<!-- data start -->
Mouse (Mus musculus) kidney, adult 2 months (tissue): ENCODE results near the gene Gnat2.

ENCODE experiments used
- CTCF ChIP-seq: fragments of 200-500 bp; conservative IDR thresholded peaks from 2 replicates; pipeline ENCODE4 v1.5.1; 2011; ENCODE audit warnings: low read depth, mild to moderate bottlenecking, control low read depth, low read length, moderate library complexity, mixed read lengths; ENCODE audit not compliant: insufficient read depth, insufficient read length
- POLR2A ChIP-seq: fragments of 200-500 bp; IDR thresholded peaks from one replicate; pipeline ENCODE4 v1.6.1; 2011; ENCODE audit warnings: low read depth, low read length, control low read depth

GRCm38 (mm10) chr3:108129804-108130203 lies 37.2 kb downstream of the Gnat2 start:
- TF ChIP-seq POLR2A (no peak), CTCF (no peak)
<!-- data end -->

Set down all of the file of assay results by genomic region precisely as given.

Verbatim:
Mouse (Mus musculus) kidney, adult 2 months (tissue): ENCODE results near the gene Gnat2.

ENCODE experiments used
- CTCF ChIP-seq: fragments of 200-500 bp; conservative IDR thresholded peaks from 2 replicates; pipeline ENCODE4 v1.5.1; 2011; ENCODE audit warnings: low read depth, mild to moderate bottlenecking, control low read depth, low read length, moderate library complexity, mixed read lengths; ENCODE audit not compliant: insufficient read depth, insufficient read length
- POLR2A ChIP-seq: fragments of 200-500 bp; IDR thresholded peaks from one replicate; pipeline ENCODE4 v1.6.1; 2011; ENCODE audit warnings: low read depth, low read length, control low read depth

GRCm38 (mm10) chr3:108129804-108130203 lies 37.2 kb downstream of the Gnat2 start:
- TF ChIP-seq POLR2A (no peak), CTCF (no peak)